The Equity Imperative
July 2014 marks the 50th anniversary of the enactment of the landmark Civil Rights Act of 1964. Fifty years after its passage, our nation continues to struggle with the repercussions of the legacy of discriminatory policies, practices and customs that were grounded in racial bias and prejudice.
Even with legal protections from discrimination in place, people of color continue to be left behind and excluded in record numbers. The consequences of exclusion have been dire, even deadly. Racial health disparities are well documented; the harsh reality is that people of color in the U.S. are sicker and live shorter lives than whites. Historic patterns of racism and disinvestment have created unfair obstacles for people of color in other sectors as well, including housing, transportation, education, and employment.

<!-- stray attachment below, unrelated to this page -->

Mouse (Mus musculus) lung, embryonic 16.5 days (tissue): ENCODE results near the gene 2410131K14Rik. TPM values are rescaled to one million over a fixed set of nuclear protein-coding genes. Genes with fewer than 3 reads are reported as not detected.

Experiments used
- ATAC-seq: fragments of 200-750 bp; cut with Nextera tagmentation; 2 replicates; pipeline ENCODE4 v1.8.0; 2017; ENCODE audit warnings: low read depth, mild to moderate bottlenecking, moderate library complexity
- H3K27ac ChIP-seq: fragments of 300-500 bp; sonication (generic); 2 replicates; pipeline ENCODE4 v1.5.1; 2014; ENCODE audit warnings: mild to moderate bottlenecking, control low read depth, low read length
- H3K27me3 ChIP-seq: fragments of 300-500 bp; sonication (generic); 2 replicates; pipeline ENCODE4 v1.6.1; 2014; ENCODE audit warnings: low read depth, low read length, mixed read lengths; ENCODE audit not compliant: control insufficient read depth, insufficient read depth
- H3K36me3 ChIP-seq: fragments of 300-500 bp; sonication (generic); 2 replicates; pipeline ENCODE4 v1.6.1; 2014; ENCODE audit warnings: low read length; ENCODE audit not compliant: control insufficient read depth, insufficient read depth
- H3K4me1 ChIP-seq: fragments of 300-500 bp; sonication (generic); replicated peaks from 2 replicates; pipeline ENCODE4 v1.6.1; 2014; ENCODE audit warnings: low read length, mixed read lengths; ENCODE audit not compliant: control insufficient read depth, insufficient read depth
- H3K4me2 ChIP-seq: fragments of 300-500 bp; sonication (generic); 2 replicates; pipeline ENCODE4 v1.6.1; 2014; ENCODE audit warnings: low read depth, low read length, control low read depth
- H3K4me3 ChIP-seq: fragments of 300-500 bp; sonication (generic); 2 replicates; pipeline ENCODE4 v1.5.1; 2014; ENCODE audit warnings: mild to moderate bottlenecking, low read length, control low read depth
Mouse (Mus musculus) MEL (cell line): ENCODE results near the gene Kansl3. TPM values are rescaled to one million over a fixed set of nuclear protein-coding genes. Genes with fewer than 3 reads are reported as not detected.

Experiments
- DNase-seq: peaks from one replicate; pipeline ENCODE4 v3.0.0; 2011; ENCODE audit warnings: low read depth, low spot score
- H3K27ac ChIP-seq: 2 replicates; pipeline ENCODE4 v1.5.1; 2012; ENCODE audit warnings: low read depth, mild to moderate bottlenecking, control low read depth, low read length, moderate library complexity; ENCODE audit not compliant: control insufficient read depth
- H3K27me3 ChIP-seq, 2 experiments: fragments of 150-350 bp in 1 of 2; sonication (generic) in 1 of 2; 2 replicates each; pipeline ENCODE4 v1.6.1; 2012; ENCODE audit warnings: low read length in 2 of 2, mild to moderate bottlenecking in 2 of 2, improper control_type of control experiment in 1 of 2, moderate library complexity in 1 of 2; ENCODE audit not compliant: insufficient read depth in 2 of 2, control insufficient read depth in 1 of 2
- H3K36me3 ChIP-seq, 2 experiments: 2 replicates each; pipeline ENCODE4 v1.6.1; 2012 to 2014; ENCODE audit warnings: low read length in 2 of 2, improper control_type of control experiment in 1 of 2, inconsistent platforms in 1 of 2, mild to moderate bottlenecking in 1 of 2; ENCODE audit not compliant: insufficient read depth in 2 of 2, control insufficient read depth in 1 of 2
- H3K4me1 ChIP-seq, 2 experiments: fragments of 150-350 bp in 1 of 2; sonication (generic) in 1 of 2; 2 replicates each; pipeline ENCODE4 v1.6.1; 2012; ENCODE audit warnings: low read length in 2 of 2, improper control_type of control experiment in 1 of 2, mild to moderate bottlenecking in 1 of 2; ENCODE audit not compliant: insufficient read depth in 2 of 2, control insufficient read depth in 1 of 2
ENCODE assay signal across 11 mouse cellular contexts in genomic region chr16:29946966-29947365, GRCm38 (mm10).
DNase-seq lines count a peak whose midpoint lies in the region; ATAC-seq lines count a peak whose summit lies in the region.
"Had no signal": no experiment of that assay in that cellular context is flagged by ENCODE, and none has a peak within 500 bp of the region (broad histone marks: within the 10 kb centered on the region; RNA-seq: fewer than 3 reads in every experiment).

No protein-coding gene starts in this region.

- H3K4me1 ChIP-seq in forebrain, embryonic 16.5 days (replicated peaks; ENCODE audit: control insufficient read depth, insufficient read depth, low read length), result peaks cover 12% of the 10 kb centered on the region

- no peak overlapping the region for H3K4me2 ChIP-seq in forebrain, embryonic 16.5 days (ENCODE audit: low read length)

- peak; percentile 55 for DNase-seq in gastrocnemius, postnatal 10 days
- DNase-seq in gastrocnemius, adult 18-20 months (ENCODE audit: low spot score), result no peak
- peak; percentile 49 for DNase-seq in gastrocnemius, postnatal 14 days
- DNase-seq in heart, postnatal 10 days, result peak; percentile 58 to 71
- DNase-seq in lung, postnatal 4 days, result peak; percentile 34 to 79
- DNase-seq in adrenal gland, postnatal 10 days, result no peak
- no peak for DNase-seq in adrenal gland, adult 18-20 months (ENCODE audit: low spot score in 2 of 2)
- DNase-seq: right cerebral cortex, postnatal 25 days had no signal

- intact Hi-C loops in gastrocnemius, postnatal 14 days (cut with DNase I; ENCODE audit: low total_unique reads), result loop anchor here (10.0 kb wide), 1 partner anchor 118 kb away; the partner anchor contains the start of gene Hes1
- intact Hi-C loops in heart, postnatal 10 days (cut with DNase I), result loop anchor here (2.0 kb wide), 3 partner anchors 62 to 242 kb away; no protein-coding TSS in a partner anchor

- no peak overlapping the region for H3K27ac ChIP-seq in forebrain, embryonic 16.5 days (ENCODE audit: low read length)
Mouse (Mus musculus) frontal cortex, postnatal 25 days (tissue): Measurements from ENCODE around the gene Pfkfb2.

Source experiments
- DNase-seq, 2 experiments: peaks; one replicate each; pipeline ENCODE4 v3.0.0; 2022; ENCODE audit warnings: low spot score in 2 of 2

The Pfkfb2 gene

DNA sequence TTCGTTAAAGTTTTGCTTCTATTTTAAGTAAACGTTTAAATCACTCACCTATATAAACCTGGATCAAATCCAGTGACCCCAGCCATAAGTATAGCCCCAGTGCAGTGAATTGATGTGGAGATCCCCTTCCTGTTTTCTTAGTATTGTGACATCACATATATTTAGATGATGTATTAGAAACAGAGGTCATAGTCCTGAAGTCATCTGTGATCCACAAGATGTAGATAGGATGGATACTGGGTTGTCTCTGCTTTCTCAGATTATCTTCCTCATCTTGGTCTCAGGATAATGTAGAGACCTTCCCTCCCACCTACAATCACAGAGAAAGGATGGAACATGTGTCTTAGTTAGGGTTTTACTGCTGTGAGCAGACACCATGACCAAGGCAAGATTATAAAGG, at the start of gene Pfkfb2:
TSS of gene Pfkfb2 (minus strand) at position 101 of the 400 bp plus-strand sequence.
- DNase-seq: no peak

The civil rights laws adopted in the 1960s were bold – and unpopular. Advocates and activists endured intimidation and violence, protested and died to build momentum for the policies that formed the basis of laws designed to prohibit discrimination in housing, employment, transportation and education, and voting. President Johnson, along with a handful of congressional leaders from both parties overcame substantial opposition and forged alliances to save the stagnant bill and get it signed in the aftermath of the assassination of President Kennedy.
Notwithstanding the heroic measures required to enact civil rights laws, implementation has proven to be even more difficult. The protections offered by civil rights laws have been challenged in court and mired in politics, while stratification by race and class continues to grow. Income inequality has deepened, and residential and school segregation persist.
It is imperative that we take action now to reverse course and implement systems that will create equitable communities for all.